(N.B. In the below I assume $[a,b] = [0,\infty]$, but the precise values don't matter and appropriate substitutions of $a,b$ into the discussion also gives you the same conclusion.)

Once you have a local existence theorem of the form

For every compact set $K$ and compact subset $K_0 \Subset K$, there exists $T > 0$ such that for every $x_0\in K_0$ there exists a solution to the IVP with initial value $x_0$ defined on $[0,T]$ such that the trajectory remains in $K$ for all $T$

Then upgrading to global existence is simply an issue of proving that any solution cannot escape to infinity in finite time. This is evidenced by the 5th theorem you cited: if you have
$$ |x'| \leq M(t) (1+|x|) $$
then
you have
$$ \frac{|x|'}{1+|x|} \leq M(t) $$
and integrating both sides you find
$$ \ln (1+|x|) \Big|_{t = 0}^{t= T} \leq C $$
using that $M(t)$ is summable.

## Slight refinement.

Let's abstract the argument a bit. Assume you have a bound on $f$, such that you can write

$$ |x'| \leq M(t) g(|x|) $$

for some given function $g:\mathbb{R}\to \mathbb{R}$ that is locally integrable. Denote by $G$ any primitive of the function $1/g$. Then integrating this differential inequality for a solution guarantees

$$ G(|x|) \Big|_{t = 0}^{t = T} \leq C$$

provided that $M(t)$ is summable. And so **as long as $G$ is coercive** (in other words, it is proper) then the same argument as above will guarantee that $|x|$ does not blow-up in finite time and hence you have global existence.

You can therefore do slightly better then $(1+|x|)$, since there are superlinear $g$s for which $1/g$ is not integrable on the entire real line. For example, you may wish to take

$$ g(|x|) = (1 + |x|) \ln (1+|x|) $$

Then you have a primitive

$$ G(s) = \ln \ln (1+s) $$

which is still proper. In fact you can extend this using the usual tower of natural logs.

## Negative examples

But you can certainly not go beyond logarithmic improvements, at least in general.
You can see this easily by considering scalar equations of the form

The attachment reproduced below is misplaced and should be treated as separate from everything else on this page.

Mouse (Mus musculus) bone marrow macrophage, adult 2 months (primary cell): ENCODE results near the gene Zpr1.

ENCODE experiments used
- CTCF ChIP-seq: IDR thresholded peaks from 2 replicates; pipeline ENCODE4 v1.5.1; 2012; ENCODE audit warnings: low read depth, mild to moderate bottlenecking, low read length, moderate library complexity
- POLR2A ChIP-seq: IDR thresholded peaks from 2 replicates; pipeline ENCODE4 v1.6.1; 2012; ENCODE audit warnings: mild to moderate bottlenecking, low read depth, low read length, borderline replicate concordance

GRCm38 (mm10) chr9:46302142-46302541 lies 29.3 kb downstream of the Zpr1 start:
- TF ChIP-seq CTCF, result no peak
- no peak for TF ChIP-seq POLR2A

$$ x' = M(t) (1 + |x|)^{1+\epsilon} $$

where $M$ is a positive summable function.

Note that with this assumption the solution is increasing, and so positive initial data will lead to positive solutions. And so if $x(0) = x_0$ is positive, the solution satisfies

$$ \frac{x'}{(1+x)^{1+\epsilon}} = M(t) $$

which you can integrate to find

$$ \frac{1}{(1+x(T))^\epsilon} = \frac{1}{(1+x_0)^\epsilon} - \epsilon \int_0^T M(t) ~dt $$

And so with $M(t)$ considered fixed, for every $T$ there exists some $R$ such that if $x_0 > R$ then $x$ must blow up prior to $t = T$.

## Small data regime

The previous discussion however hints at a small-data version of the result. Those that for the previous scalar equation, if

$$ (1 + x_0)^\epsilon \leq \frac{1}{\epsilon \int_0^\infty M(t) ~dt} $$

then we guarantee that $(1 + x(t))^{-1}$ is bounded away from infinity and cannot blow-up in finite time. And hence we have a statement of the form:

There exists a compact set $K_0$ with non-empty interior such that for all $x_0 \in K_0$ there exists a (future-in-time) global solution.

In the general form we gave earlier: let's assume without loss of generality that $g(|x|)$ is positive, and hence $G(s)$ is either unbounded (in which case you have that it is proper and global existence for all data) or that $\lim_{s\to \infty} G(s) = G_\infty$ exists.

In the latter case, let $C = \int_0^\infty |M(t)|$. Then provided the set
$$ \{ r : G(r) < G_\infty - C \} $$
is non-empty, any initial data $x_0$ with $|x_0|$ in this set will generate a solution that exists globally.

## Additional Structures

Note also that you may have a situation where you have additional structures. For example, it is possible that the best possible absolute value bound
$$ |f(t,x)| \leq M(t) (1+|x|)^\kappa $$
has $\kappa > 1$, but still you have global existence for all initial data. This would be the case if you happen to have
$$ x\cdot f(t,x) \leq 0 $$
in which case $|x|^2$ is (weakly) a Lyapunov function.